Therefore, nearly half of those surveyed believed that they will never retire or that, if they do, it’ll be after age 65. Another 19% say they’ll retire at 65. Many people are are living longer and longer, which means a lot of years after age 65 during which they have to support themselves. If they don’t have enough money in savings then it may make more sense to keep working than to retire at or before 65. Approximately 20% of people age 65 and older in America are currently working or looking for a job.

Elderly People Are Often Forced to Stop Working

Unfortunately, the reality is that a lot of elderly people do stop working, even if they don’t wish to do so. They may think that they’ll never retire but then life happens. Circumstances conspire against them. They get injured or ill and can’t keep working. They get laid off and have trouble finding new work in a market that’s biased towards hiring younger people. Or perhaps they find themselves having to do caregiving for an elderly spouse. Whatever the reason, they end up retiring, even if they aren’t financially prepared to do so.

People Don’t Feel Ready for Retirement

Regardless of when they expect to retire, most people don’t seem to feel prepared for it. 45% of those surveyed said that they are not at all prepared for retirement. Another 33% said that they are only somewhat prepared. The good news is that younger people recognize that they aren’t prepared and people who are getting closer to retirement age feel a little bit more ready for that reality. Still, nearly one third of people over age 50 said that they are not at all prepared for retirement.

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Parents Expect To Support Adult Kids Longer Than Kids Think … But Also Find It More Embarrassing

support adult kids

Millennials and Gen Zers tend to think that they’re going to be financially independent by age 22. Parents expect to support adult kids longer than that. However, parents find it embarrassing to support adult kids much more so than the kids themselves do.

When Kids Plan To Be Financially Independent

The Young Money Survey asked,

“At what age did you become, or expect to become, completely financially independent from your parent(s)?”

On average, both young millennials and members of Gen Z said age 22. That’s the age many kids graduate from college, so it makes sense on paper.

That said, there was some wide variation. 42% of Gen Zers and 34% of millennials expect financial independence by the age of 20. On the other end of the spectrum, 9% of Gen Zers and almost twice that many young millennials don’t anticipate financial independence until age 30.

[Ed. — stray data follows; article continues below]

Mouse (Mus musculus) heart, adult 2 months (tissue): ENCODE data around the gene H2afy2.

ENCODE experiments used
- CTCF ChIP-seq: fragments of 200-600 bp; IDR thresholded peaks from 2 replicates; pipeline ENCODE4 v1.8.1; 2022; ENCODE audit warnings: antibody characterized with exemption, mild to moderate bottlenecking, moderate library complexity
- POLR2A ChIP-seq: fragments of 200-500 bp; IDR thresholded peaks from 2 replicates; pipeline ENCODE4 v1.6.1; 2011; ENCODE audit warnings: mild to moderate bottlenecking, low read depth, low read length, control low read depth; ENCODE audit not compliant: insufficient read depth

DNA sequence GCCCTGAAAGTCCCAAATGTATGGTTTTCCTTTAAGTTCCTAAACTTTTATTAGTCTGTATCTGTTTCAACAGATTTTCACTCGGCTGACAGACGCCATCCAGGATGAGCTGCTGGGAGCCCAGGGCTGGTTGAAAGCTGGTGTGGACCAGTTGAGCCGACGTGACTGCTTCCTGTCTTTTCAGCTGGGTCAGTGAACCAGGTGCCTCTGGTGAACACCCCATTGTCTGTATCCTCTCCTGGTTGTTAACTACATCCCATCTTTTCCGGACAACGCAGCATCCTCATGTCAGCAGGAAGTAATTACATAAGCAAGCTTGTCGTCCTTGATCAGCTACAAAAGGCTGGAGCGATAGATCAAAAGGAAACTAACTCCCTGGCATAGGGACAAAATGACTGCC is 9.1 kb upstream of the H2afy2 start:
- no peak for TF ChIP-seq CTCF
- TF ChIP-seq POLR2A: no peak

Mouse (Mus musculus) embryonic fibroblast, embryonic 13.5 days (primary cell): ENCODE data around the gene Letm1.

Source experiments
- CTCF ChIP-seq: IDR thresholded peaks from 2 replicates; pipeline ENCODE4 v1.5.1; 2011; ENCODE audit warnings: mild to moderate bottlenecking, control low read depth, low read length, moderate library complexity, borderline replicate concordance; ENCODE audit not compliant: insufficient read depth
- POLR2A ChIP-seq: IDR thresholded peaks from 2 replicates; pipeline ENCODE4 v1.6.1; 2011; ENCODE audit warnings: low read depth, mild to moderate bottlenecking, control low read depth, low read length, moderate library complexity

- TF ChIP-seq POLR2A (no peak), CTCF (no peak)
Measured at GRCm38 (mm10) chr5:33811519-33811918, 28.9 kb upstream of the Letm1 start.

Moreover, 2% of millennials say that even after age 30 they will not be financially independent from their parents. There were no Gen Zers in that category. Is that because they’re a generation that’s better with their money? Alternatively, is it because they’re young enough that age 30 seems impossibly far off?

How Long Parents Expect to Support Adult Kids

Most parents didn’t think that their kids were being realistic with those ages. More than nine out of ten parents surveyed expect to support adult kids to the age of 25.

Parents who have to support adult kids much longer than that are embarrassed by the idea. On average, they say it’s embarrassing to support adult kids past the age of 27. In fact, 60% of parents say it’s embarrassing to support adult kids between the ages of 20-29.

Only 25% of parents say that it’s okay to support kids up to age 29 but that sometime in the next decade, it gets embarrassing. A few parents aren’t embarrassed to support adult kids later in life. 4% said it gets embarrassing between ages 40-49 and 3% said it starts getting embarrassing after age 50.

Kids Aren’t as Embarrassed to Receive Support

Members of both Gen Z and the Millennial generation say, on average, that age 30 is when it starts to get embarrassing to receive financial parental support. However, more than a third don’t find it embarrassing until sometime in their 30s. 8% of young millennials and 9% of Gen Zers say it’s not embarrassing until you’re in your 40s. And 5%+ say it’s not embarrassing to receive financial support from parents even after the age of 50.

Other Survey Findings

So, the younger generations expect to be able to support themselves sooner, even though they aren’t embarrassed if they can’t.

Here are some of the other findings from the Young Money Survey:

  • Most of these kids expect to earn as much as, if not more than, their parents.
  • About two thirds of them are setting aside savings, but most of them are saving less than $200 per month.
  • About 1/3 of millennials and less than 1/4 of Gen Zers have emergency funds set aside.
  • Fewer than half of millennials and less than one third of Gen Zers have and follow a budget.
  • 2/3 of those surveyed would rather contribute to their own retirement than donate to charity.